Black and Asian American religious leaders plan to march through Manhattan's Chinatown together on Saturday to show solidarity amid an ongoing spate of attacks against Asian New Yorkers.
“The Asian American community is very vulnerable,” said Pastor Edward-Richard Hinds, who is with the 67th Precinct Clergy Council, also known as "The God Squad," one of the partner organizations. “And so this helps to spread this message of love and solidarity, and that we are a part of the solution as well. And we will stand with them.”
The "Walk of Faith" involves 22 organizations. It starts at 11 a.m. at Seward Park and will “stop by key landmarks to spend time in reflection and prayer,” according to organizers. Afterward, participants will share in a meal.
Historically, we’ve seen Black folks show up for us. We do have support. And that’s a powerful thing. And when that happens, people begin to listen as well
Pastor Ray Low of the New York Coalition of AAPI Churches said Hinds and other Black clergy proposed the idea, a gesture he found "healing and honoring."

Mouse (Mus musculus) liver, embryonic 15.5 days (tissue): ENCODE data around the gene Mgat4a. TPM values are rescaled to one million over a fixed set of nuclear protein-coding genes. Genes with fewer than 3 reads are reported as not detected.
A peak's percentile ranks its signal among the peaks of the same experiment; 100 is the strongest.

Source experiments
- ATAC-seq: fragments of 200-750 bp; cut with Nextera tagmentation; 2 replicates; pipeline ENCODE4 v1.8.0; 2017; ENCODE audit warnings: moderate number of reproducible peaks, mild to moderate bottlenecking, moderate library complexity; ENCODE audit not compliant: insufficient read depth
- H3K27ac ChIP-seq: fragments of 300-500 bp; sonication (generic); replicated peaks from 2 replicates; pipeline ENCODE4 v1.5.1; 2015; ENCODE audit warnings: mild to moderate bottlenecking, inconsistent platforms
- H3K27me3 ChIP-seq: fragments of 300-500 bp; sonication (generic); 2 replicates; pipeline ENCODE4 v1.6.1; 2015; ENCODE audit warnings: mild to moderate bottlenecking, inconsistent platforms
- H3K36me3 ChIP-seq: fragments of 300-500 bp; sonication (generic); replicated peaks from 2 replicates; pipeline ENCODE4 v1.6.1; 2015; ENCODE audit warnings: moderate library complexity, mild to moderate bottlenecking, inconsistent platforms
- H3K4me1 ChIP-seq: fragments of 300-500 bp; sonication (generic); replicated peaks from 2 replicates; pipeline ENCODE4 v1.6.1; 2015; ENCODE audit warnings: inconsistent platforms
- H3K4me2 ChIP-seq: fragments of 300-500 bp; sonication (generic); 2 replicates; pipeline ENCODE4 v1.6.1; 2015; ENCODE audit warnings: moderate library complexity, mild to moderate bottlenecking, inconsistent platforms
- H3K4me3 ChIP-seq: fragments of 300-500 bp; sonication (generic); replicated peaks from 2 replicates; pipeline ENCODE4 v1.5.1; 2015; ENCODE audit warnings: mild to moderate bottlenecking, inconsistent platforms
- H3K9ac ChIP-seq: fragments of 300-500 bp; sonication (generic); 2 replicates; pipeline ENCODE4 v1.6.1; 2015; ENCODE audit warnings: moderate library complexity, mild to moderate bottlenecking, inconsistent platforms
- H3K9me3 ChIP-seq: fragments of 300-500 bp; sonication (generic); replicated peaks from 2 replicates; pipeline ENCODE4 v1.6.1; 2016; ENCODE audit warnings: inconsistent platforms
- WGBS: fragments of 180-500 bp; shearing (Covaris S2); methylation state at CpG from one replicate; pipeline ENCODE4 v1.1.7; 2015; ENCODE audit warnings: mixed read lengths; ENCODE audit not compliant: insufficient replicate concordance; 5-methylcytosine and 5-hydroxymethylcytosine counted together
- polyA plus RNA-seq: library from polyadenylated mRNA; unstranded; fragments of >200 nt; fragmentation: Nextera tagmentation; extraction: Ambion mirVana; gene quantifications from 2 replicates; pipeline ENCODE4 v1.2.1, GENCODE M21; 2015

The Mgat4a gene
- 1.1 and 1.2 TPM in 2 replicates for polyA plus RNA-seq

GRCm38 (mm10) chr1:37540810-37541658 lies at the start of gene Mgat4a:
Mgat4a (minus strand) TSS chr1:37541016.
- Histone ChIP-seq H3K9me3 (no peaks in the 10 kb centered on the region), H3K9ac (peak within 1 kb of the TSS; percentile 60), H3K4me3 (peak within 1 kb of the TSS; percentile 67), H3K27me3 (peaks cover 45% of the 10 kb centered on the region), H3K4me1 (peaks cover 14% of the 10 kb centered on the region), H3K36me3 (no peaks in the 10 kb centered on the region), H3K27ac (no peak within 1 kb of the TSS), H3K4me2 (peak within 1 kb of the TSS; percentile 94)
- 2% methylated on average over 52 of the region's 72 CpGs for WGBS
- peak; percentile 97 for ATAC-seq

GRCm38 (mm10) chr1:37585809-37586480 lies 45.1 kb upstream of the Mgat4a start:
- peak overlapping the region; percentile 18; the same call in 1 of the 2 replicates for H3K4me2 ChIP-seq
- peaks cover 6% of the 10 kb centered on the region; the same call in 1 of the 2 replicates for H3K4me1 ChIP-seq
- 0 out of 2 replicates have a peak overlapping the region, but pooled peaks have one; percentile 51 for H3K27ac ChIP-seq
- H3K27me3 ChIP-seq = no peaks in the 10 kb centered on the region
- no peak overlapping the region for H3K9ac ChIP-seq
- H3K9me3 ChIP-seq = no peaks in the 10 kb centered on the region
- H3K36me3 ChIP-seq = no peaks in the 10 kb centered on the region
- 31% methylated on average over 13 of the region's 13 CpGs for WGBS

“Historically, we’ve seen Black folks show up for us,” said Low, who serves at the Table Church in Chinatown. “We do have support. And that’s a powerful thing. And when that happens, people begin to listen as well.”
Hate crimes against Asian New Yorkers in 2021 were up 361% over the previous year, according to NYPD stats.
The walk takes place in the wake of a number of high-profile attacks on Asian New Yorkers, including the death of GuiYing Ma, who was fatally bludgeoned outside her home in Queens; Christina Yuna Lee, who was stabbed to death inside her Manhattan Chinatown home; and Michelle Go, who died after being pushed off a subway platform in Times Square. Several incidents have involved Black suspects, and white conservatives like Fox News commentator Tucker Carlson have argued that Black leaders have stoked anti-Asian violence over decades.
In response, some Asian American leaders have pushed back, arguing that white supremacy is the real problem and that communities of color can’t afford to be divided.
Last year, at the Rally Against Hate thousands of demonstrators marched through Manhattan Chinatown, chanting, “Black Lives Matter, Asian Lives Matter!”
“Let’s not let the skin color or our ethnicity and culture fool each other,” a Black organizer, Kelvin Coffey, told the crowd. “We are in the same fight.”